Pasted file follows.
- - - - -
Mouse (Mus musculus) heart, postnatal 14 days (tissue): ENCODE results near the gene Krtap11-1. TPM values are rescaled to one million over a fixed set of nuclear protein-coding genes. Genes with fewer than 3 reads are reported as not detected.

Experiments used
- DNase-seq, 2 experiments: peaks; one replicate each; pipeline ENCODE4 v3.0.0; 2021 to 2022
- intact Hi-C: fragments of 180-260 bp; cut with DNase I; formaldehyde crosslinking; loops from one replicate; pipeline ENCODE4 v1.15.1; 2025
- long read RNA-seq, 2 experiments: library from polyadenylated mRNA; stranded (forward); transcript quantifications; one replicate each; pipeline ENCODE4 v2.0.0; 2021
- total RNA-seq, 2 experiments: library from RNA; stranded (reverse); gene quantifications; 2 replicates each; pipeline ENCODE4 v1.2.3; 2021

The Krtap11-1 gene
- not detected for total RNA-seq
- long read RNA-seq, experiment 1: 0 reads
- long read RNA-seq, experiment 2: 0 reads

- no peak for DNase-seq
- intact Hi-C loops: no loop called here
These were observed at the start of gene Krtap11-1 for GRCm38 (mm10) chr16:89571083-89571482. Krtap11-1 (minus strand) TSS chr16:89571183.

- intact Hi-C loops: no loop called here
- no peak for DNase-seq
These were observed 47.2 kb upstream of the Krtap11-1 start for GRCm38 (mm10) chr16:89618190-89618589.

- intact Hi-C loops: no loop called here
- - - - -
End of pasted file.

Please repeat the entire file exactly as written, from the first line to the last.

Mouse (Mus musculus) heart, postnatal 14 days (tissue): ENCODE results near the gene Krtap11-1. TPM values are rescaled to one million over a fixed set of nuclear protein-coding genes. Genes with fewer than 3 reads are reported as not detected.

Experiments used
- DNase-seq, 2 experiments: peaks; one replicate each; pipeline ENCODE4 v3.0.0; 2021 to 2022
- intact Hi-C: fragments of 180-260 bp; cut with DNase I; formaldehyde crosslinking; loops from one replicate; pipeline ENCODE4 v1.15.1; 2025
- long read RNA-seq, 2 experiments: library from polyadenylated mRNA; stranded (forward); transcript quantifications; one replicate each; pipeline ENCODE4 v2.0.0; 2021
- total RNA-seq, 2 experiments: library from RNA; stranded (reverse); gene quantifications; 2 replicates each; pipeline ENCODE4 v1.2.3; 2021

The Krtap11-1 gene
- not detected for total RNA-seq
- long read RNA-seq, experiment 1: 0 reads
- long read RNA-seq, experiment 2: 0 reads

- no peak for DNase-seq
- intact Hi-C loops: no loop called here
These were observed at the start of gene Krtap11-1 for GRCm38 (mm10) chr16:89571083-89571482. Krtap11-1 (minus strand) TSS chr16:89571183.

- intact Hi-C loops: no loop called here
- no peak for DNase-seq
These were observed 47.2 kb upstream of the Krtap11-1 start for GRCm38 (mm10) chr16:89618190-89618589.

- intact Hi-C loops: no loop called here